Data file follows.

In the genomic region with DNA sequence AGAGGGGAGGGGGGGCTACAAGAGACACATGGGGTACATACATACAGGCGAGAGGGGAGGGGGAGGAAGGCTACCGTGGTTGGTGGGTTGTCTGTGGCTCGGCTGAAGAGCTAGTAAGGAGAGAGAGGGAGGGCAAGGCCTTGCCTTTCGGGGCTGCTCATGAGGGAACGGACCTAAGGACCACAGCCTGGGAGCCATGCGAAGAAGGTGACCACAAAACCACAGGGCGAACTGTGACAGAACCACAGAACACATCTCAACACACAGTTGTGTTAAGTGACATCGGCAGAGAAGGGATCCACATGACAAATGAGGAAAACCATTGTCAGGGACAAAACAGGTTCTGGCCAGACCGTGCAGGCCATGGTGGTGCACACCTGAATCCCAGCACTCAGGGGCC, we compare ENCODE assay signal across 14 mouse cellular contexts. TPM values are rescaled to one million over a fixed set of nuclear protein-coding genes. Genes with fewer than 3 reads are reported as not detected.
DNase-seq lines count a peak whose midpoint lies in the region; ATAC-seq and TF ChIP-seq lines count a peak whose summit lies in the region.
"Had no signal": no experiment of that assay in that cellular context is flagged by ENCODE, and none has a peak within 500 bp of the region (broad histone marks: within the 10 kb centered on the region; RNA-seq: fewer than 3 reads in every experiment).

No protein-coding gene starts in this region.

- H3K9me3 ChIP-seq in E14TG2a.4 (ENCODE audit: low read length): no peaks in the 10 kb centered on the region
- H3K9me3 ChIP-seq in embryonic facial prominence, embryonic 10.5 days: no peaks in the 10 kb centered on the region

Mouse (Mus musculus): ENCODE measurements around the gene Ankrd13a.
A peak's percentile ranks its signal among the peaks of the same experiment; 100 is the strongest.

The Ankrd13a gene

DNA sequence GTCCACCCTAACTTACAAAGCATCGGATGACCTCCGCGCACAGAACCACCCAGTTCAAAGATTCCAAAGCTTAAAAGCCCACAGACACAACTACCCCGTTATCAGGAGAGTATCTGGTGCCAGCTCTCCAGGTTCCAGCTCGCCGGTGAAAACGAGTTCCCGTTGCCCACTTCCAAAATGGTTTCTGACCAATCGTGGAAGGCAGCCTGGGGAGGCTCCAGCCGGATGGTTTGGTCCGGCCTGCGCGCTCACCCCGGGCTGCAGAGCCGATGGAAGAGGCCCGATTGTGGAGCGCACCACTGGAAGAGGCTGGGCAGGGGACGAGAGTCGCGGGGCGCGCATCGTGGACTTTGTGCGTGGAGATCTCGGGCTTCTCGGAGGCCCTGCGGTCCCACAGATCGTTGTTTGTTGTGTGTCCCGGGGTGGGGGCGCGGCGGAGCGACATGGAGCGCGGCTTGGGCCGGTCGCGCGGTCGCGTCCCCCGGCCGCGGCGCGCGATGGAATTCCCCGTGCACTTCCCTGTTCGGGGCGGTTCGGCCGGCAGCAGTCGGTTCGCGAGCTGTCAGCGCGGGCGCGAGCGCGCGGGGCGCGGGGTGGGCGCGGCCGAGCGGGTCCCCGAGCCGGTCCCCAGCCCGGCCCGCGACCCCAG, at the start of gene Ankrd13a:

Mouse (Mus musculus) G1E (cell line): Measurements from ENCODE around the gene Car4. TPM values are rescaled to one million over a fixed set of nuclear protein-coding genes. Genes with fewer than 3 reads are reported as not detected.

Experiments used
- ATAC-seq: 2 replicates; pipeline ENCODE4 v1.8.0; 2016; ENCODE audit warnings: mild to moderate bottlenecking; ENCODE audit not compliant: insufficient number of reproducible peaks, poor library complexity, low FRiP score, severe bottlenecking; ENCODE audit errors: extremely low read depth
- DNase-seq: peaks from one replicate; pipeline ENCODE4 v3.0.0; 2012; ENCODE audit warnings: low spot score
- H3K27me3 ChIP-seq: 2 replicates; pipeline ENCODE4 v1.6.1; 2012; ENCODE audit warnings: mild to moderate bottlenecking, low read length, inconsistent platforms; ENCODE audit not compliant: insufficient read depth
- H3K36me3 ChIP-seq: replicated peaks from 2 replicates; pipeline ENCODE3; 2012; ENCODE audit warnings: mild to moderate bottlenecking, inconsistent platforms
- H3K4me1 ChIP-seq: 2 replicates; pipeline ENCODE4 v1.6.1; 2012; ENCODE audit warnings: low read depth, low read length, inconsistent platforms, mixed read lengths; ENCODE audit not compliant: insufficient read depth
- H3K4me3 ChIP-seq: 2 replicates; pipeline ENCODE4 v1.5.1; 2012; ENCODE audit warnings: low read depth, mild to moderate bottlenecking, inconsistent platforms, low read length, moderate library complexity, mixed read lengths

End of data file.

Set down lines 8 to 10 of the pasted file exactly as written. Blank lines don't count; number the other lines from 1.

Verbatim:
A peak's percentile ranks its signal among the peaks of the same experiment; 100 is the strongest.

The Ankrd13a gene

DNA sequence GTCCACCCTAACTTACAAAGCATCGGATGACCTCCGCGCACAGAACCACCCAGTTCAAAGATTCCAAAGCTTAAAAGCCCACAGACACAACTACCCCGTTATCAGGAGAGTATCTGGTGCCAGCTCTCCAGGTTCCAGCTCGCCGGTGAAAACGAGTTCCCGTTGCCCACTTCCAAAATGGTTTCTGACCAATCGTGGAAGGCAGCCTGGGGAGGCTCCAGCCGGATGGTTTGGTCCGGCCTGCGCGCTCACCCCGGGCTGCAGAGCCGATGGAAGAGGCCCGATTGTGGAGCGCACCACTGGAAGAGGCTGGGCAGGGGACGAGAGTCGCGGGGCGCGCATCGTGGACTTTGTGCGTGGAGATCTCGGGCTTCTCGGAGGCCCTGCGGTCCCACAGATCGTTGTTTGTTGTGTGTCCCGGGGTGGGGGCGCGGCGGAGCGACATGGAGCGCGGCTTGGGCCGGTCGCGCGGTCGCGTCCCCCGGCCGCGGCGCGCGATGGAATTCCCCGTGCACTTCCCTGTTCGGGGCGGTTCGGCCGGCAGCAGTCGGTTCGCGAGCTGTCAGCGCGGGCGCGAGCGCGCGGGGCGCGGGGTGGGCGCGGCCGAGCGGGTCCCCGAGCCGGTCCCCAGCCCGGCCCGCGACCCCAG, at the start of gene Ankrd13a: